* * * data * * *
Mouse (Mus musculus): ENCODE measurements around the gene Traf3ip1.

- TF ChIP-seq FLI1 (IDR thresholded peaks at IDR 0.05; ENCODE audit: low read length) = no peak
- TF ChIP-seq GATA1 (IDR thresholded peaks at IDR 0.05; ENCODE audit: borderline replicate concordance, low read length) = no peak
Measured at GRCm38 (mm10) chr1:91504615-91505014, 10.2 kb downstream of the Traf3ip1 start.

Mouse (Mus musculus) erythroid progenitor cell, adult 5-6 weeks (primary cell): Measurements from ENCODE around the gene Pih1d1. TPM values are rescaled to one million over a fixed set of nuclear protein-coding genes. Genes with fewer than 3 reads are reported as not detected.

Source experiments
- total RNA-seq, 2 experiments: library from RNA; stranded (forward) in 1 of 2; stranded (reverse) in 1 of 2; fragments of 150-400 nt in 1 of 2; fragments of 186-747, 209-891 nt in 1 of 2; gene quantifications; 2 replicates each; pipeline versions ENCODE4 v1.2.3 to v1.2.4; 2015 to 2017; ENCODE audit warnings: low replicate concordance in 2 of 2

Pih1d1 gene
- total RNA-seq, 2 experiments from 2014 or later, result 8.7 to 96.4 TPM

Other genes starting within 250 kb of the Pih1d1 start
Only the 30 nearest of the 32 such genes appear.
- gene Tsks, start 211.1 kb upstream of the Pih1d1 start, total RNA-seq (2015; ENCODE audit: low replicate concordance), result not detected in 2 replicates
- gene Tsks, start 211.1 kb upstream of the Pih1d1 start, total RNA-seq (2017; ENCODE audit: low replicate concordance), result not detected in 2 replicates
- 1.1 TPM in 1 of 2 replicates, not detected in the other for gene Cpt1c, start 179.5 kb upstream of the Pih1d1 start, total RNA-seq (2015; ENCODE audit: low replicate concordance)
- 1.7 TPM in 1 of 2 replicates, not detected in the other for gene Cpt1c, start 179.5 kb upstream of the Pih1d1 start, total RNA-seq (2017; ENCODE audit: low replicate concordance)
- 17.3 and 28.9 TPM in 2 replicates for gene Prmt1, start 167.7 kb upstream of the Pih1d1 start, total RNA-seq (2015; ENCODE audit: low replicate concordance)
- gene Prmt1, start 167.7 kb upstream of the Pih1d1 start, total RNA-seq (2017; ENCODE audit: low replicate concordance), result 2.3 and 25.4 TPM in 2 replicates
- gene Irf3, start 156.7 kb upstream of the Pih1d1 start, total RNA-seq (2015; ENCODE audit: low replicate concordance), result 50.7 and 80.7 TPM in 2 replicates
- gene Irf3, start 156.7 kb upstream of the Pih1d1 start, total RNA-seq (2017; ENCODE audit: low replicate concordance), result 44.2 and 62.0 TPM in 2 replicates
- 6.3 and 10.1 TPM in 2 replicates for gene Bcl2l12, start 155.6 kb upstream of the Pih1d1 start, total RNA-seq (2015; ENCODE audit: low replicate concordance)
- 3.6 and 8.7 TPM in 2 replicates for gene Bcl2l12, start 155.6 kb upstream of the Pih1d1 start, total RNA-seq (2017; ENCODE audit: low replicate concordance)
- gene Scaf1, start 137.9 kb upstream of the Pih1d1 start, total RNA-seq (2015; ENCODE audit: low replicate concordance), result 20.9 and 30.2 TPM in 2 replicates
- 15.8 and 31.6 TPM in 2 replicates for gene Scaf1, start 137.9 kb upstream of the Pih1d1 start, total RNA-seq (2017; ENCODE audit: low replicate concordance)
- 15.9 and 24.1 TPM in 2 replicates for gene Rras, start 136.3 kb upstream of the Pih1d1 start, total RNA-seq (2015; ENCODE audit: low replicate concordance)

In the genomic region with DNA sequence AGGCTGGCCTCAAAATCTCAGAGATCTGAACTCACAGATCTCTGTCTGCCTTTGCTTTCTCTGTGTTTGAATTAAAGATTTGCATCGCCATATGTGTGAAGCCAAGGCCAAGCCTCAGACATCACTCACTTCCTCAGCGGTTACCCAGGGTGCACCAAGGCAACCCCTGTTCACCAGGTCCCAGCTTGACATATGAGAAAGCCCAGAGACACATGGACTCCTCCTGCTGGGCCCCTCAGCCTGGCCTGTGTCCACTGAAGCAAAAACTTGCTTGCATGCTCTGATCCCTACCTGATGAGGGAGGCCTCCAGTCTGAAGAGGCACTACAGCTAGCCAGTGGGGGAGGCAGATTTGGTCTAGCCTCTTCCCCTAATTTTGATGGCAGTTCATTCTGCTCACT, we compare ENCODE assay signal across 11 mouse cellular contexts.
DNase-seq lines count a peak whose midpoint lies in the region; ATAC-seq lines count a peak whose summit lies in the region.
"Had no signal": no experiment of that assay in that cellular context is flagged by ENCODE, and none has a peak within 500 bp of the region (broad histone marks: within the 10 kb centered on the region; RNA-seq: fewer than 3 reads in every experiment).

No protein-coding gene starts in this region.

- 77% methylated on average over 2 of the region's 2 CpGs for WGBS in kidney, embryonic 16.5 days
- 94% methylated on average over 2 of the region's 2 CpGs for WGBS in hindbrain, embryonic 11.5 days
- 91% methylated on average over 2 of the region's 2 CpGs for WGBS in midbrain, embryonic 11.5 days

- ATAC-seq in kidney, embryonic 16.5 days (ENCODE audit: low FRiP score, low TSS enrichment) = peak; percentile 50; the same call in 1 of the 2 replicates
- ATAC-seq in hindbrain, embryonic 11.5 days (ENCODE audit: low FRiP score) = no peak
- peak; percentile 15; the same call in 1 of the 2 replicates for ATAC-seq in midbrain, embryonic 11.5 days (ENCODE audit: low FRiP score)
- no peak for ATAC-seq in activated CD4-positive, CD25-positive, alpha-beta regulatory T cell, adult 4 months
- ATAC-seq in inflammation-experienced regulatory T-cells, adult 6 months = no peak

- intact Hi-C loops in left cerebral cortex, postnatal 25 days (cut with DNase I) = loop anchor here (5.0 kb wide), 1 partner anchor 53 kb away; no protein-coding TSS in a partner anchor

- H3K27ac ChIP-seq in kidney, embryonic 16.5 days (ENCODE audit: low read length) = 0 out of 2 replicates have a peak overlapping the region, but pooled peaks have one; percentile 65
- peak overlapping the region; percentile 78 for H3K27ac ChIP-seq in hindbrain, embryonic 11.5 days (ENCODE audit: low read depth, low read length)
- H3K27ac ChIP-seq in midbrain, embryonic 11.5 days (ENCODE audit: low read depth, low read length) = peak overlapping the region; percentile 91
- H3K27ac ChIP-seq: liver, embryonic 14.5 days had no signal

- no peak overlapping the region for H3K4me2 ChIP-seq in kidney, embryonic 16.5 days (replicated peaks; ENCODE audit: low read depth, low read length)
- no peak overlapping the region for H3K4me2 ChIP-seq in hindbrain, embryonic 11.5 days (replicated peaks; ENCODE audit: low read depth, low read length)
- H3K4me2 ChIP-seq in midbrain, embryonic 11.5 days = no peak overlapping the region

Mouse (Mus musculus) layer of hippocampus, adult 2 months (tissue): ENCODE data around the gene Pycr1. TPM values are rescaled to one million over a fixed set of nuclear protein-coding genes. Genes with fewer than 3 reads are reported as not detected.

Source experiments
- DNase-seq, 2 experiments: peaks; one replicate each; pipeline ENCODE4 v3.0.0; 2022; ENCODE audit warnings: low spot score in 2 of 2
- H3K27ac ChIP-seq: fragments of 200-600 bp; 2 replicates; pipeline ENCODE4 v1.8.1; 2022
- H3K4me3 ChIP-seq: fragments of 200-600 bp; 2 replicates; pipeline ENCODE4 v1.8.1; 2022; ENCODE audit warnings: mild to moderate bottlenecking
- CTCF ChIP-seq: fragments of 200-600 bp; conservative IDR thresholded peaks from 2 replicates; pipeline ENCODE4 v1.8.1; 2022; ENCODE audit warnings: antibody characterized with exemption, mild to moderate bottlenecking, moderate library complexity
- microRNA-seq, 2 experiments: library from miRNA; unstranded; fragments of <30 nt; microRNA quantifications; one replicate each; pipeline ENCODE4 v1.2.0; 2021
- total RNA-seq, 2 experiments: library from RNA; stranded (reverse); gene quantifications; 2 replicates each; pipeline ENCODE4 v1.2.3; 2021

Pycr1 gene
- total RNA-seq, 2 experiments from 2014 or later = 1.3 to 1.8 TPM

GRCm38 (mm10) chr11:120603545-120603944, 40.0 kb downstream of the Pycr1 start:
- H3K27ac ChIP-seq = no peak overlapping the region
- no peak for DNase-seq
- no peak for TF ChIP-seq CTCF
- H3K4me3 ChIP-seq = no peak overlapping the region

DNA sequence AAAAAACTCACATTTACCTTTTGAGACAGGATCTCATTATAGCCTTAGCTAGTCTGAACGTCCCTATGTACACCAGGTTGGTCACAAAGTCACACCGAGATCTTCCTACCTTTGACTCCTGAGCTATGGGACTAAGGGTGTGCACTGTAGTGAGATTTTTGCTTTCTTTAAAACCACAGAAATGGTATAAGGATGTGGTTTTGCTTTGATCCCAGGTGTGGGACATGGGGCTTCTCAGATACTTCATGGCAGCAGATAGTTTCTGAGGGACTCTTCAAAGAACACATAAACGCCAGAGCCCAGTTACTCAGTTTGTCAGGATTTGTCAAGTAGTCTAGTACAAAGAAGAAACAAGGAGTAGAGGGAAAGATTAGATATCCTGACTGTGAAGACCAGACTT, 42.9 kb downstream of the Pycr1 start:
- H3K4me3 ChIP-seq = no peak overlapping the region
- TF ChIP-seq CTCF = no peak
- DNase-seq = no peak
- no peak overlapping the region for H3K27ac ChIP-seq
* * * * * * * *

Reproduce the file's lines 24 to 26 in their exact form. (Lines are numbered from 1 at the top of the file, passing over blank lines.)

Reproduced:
- 15.9 and 24.1 TPM in 2 replicates for gene Rras, start 136.3 kb upstream of the Pih1d1 start, total RNA-seq (2015; ENCODE audit: low replicate concordance)

In the genomic region with DNA sequence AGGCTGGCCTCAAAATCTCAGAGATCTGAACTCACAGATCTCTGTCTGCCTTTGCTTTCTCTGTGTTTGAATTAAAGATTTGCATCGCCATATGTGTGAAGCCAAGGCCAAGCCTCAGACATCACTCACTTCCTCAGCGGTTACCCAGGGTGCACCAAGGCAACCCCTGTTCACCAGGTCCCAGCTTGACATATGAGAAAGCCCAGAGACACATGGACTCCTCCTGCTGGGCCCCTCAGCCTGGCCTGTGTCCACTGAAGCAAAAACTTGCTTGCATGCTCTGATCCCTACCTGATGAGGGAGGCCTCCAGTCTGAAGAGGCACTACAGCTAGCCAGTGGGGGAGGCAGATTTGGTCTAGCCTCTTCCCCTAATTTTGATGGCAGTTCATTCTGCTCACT, we compare ENCODE assay signal across 11 mouse cellular contexts.
DNase-seq lines count a peak whose midpoint lies in the region; ATAC-seq lines count a peak whose summit lies in the region.